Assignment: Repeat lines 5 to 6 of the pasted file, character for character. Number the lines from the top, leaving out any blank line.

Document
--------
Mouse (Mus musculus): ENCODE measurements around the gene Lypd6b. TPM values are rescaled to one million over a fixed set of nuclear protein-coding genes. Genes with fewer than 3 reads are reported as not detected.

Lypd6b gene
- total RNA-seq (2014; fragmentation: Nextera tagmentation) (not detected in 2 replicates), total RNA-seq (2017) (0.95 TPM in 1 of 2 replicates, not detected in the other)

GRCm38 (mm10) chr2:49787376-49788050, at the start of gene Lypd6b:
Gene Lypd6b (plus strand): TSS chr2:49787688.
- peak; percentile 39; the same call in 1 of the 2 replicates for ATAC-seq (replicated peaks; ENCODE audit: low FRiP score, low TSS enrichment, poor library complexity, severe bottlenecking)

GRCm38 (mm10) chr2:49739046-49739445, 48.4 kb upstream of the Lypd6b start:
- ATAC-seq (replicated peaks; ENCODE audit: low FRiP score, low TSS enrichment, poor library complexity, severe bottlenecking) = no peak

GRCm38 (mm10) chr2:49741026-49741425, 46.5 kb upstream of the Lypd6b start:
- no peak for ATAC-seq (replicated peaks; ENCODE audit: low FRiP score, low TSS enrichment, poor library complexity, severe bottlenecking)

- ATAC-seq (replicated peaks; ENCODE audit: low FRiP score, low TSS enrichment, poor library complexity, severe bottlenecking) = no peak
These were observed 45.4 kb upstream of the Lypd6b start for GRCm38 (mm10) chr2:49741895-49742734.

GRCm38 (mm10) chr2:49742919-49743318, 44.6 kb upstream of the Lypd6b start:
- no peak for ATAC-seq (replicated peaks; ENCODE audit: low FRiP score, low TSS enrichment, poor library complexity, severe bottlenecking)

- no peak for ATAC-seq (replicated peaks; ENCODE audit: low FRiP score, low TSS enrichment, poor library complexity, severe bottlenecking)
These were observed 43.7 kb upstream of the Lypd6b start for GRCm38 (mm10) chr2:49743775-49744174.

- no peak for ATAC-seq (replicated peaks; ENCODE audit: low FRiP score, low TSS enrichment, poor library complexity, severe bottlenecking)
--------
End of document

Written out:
Gene Lypd6b (plus strand): TSS chr2:49787688.
- peak; percentile 39; the same call in 1 of the 2 replicates for ATAC-seq (replicated peaks; ENCODE audit: low FRiP score, low TSS enrichment, poor library complexity, severe bottlenecking)